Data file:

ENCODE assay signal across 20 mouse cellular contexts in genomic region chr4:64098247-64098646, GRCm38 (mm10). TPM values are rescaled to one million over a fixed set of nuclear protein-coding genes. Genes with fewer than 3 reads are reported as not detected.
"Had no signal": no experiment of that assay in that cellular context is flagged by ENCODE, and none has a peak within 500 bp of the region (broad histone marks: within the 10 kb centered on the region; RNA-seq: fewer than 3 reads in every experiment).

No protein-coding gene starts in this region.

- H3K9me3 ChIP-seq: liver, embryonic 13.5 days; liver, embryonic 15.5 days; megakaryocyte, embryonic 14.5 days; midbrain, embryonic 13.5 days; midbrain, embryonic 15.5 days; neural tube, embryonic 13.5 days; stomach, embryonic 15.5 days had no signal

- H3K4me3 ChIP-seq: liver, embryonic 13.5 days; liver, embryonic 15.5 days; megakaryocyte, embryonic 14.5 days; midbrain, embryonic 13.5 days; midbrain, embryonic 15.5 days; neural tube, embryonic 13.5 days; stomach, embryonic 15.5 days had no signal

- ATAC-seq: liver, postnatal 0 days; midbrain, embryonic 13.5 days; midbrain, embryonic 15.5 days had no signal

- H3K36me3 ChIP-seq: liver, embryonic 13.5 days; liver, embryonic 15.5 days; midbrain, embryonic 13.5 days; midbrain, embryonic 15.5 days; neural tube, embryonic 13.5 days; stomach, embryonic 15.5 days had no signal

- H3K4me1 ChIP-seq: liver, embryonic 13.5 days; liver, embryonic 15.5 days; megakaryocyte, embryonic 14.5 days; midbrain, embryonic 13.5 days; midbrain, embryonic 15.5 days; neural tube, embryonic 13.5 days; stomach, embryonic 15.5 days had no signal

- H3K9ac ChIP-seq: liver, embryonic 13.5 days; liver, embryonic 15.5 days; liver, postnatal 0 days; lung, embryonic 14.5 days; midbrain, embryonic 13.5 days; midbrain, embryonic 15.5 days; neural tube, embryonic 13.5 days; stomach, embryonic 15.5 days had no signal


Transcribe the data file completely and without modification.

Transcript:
ENCODE assay signal across 20 mouse cellular contexts in genomic region chr4:64098247-64098646, GRCm38 (mm10). TPM values are rescaled to one million over a fixed set of nuclear protein-coding genes. Genes with fewer than 3 reads are reported as not detected.
"Had no signal": no experiment of that assay in that cellular context is flagged by ENCODE, and none has a peak within 500 bp of the region (broad histone marks: within the 10 kb centered on the region; RNA-seq: fewer than 3 reads in every experiment).

No protein-coding gene starts in this region.

- H3K9me3 ChIP-seq: liver, embryonic 13.5 days; liver, embryonic 15.5 days; megakaryocyte, embryonic 14.5 days; midbrain, embryonic 13.5 days; midbrain, embryonic 15.5 days; neural tube, embryonic 13.5 days; stomach, embryonic 15.5 days had no signal

- H3K4me3 ChIP-seq: liver, embryonic 13.5 days; liver, embryonic 15.5 days; megakaryocyte, embryonic 14.5 days; midbrain, embryonic 13.5 days; midbrain, embryonic 15.5 days; neural tube, embryonic 13.5 days; stomach, embryonic 15.5 days had no signal

- ATAC-seq: liver, postnatal 0 days; midbrain, embryonic 13.5 days; midbrain, embryonic 15.5 days had no signal

- H3K36me3 ChIP-seq: liver, embryonic 13.5 days; liver, embryonic 15.5 days; midbrain, embryonic 13.5 days; midbrain, embryonic 15.5 days; neural tube, embryonic 13.5 days; stomach, embryonic 15.5 days had no signal

- H3K4me1 ChIP-seq: liver, embryonic 13.5 days; liver, embryonic 15.5 days; megakaryocyte, embryonic 14.5 days; midbrain, embryonic 13.5 days; midbrain, embryonic 15.5 days; neural tube, embryonic 13.5 days; stomach, embryonic 15.5 days had no signal

- H3K9ac ChIP-seq: liver, embryonic 13.5 days; liver, embryonic 15.5 days; liver, postnatal 0 days; lung, embryonic 14.5 days; midbrain, embryonic 13.5 days; midbrain, embryonic 15.5 days; neural tube, embryonic 13.5 days; stomach, embryonic 15.5 days had no signal